In recognition of the broadening range of groups and individuals engaging in IPE and IPCP, and the novel approaches to promote collaboration, this theme seeks innovative stories about working together with others in your communities to improve health, well-being, and knowledge.
The presenting author(s) must register and attend CAB V. Presenters are responsible for their own travel, accommodations and conference registration fees. It is anticipated that all presenters will be notified of their presentation acceptance in spring 2015.If your presentation is selected, audio or video recordings may be made of your presentation. Your submission of an abstract constitutes your agreement that recordings can be made and distributed. Accepted abstracts will be posted on the website prior to the conference.
Submissions can be made for the following presentation types.
Each symposium/panel presentation will be 90 minutes and will be a collection of various works on a particular subject by a number of contributors.
Each oral paper will be 15 minutes in length and will have a 5-minute Q&A at the end of its presentation.
There will be dedicated time for viewing throughout the conference. Poster presentations have been grouped according to themes for viewing throughout the conference.
(*Once accepted, instruction for time allocation and poster preparation will be provided.)
Hands-on / Interactive Workshops
Each workshop will be 90 minutes and will provide a highly interactive portion (at least 60 minutes of the workshop will be interactive).
- Objectives – Indicate the learning outcomes participants will achieve by attending the workshop.
- Teaching Methods – Describe how you will achieve the objectives in an interactive manner.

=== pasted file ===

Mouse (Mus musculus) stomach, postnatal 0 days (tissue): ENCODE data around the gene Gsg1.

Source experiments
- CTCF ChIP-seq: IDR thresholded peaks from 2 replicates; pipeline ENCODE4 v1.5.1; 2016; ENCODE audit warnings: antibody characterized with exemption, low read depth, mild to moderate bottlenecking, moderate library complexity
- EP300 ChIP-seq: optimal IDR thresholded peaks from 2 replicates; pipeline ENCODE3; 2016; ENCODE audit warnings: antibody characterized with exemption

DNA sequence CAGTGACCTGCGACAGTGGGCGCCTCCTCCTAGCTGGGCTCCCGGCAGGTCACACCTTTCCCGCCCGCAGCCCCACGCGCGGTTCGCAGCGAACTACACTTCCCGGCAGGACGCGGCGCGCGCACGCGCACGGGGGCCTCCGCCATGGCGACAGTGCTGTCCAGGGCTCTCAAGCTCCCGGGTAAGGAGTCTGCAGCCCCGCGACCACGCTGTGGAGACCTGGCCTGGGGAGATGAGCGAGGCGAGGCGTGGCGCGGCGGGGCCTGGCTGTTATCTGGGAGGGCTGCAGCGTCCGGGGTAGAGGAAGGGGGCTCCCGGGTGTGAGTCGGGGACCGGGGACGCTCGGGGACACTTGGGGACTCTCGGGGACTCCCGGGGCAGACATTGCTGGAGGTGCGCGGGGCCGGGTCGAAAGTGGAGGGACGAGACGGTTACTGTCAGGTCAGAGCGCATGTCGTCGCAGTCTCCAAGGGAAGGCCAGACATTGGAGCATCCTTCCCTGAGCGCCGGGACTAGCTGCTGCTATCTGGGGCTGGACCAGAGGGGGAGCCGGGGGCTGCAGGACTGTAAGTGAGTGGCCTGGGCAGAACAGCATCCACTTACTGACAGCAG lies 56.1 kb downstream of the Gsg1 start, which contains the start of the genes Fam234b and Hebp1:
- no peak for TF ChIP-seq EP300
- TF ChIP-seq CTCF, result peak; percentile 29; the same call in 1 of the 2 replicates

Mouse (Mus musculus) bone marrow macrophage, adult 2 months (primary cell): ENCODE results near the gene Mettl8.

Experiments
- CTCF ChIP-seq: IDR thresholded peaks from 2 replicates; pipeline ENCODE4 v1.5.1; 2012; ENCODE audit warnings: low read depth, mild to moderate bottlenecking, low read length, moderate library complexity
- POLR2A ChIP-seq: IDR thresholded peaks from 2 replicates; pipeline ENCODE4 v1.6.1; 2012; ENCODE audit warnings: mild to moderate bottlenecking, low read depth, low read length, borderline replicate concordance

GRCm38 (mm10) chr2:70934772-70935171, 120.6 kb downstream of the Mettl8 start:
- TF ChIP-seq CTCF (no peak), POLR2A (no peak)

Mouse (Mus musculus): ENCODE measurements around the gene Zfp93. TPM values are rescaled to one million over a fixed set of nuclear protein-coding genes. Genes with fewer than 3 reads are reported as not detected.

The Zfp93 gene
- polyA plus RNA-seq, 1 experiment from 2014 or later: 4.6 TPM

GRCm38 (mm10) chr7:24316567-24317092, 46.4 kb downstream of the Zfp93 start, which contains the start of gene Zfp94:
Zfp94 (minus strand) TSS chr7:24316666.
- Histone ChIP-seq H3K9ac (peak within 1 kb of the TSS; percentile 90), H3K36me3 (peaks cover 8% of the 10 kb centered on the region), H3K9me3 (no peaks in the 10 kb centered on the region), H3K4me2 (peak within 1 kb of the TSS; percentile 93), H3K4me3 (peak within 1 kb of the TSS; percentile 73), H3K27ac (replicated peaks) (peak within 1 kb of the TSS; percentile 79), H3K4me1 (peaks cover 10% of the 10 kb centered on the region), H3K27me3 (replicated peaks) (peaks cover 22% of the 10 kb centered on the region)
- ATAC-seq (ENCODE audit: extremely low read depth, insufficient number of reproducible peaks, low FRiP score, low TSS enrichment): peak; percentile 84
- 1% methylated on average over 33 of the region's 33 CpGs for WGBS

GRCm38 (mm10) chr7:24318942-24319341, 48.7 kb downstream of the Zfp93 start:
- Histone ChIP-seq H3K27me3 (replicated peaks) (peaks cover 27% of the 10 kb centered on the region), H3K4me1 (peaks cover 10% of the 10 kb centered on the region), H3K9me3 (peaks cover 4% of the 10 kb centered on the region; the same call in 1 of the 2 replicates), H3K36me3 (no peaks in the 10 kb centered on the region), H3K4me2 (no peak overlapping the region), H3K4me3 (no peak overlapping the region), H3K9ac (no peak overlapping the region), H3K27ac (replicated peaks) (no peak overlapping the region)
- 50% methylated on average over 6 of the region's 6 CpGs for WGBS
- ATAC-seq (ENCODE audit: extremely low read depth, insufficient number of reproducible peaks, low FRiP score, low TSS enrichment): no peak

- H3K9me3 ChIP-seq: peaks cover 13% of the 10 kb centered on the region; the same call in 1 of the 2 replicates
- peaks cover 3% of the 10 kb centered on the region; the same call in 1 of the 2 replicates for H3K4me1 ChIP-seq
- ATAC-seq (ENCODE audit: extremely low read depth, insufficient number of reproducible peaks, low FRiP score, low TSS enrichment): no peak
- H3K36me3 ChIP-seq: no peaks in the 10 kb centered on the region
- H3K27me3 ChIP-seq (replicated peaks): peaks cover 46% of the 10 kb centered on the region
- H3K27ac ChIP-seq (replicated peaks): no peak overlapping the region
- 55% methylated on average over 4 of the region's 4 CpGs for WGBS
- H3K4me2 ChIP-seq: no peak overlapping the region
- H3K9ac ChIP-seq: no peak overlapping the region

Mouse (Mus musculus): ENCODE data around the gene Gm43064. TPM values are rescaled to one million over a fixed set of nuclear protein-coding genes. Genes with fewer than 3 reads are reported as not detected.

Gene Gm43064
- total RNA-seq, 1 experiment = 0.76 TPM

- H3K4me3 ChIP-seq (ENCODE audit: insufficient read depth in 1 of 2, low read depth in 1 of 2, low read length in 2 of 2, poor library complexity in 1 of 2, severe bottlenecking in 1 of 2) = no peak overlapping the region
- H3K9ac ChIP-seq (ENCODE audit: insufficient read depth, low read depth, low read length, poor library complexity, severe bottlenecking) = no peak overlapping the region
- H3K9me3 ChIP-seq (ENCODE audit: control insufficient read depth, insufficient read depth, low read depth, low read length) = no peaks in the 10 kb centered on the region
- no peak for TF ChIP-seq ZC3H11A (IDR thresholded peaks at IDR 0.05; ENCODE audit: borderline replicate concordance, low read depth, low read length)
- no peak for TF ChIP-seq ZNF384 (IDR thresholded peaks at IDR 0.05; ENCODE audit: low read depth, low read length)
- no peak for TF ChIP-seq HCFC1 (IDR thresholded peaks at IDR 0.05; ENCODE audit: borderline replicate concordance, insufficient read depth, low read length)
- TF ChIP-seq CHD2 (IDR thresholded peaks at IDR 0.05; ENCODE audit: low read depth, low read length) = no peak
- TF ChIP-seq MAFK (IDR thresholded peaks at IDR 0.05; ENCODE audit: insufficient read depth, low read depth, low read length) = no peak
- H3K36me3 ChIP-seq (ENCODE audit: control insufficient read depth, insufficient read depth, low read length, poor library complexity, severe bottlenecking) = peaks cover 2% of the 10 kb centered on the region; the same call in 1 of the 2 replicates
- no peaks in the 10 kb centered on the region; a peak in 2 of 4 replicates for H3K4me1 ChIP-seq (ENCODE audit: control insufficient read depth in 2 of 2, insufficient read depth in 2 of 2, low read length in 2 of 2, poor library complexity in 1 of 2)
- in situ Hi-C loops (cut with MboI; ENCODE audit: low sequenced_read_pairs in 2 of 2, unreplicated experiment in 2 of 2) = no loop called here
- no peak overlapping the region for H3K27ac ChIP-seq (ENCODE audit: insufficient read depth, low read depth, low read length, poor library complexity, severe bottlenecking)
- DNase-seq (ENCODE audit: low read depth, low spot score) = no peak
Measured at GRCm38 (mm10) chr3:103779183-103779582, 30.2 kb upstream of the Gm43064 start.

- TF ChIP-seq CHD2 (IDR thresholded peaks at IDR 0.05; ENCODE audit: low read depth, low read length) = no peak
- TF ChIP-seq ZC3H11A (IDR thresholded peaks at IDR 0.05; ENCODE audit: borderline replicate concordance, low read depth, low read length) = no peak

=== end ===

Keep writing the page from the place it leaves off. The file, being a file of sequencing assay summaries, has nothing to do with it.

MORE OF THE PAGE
Discussion group sessions are facilitated 45 minute sessions that provide opportunities for participants to discuss a topic of common interest. Facilitators should be prepared to initiate the discussion and facilitate interactive group conversations. There will not be a formal presentation.
- Topic/Subject – provide an introduction to the discussion.
- Background/Rationale – Indicate why this topic is important to discuss.
- Facilitation Methods – Describe how group discussion will be facilitated.
- Relevant Materials – Presenters and participants are encouraged to bring materials and/or media that inform and enhance interactive discussions.
Submissions to be made in English. Please note that an incomplete submission cannot be saved online, and therefore, must be entered in its entirety.
The following information must be included in the document:
- Presentation title.
- Abstract content to include:
- Presentation description (300 words maximum)
- Learning objectives
- All bulleted items for your specified presentation type (methods/results/conclusions, etc.)
- For hands-on/interactive workshop submissions only – at least 60 minutes of the workshop must be interactive. Describe how you plan to do this.
- The presentation type: Symposia/Panel Presentation, Hands-on/Interactive Workshop, Discussion Group, Oral Presentation, or Interactive Poster
- Track classification = the primary theme that applies to your submission (see Themes section).
- Primary author(s) – please indicate individual(s) who will present
- For Symposia/Panel Presentation, Hands-on/Interactive Workshop, and Discussion Group submissions only – provide a brief 50-word description of your session to be inserted into the program upon acceptance.
- Please indicate if the submission is student-oriented.
Please feel free to submit work related to other topics relevant to interprofessional collaboration. Student submissions are welcome and encouraged.
If you have any questions or have trouble with your submission, please contact Robyn Smyth, 540-853-8259 or email@example.com.
Registration will open in March 2015.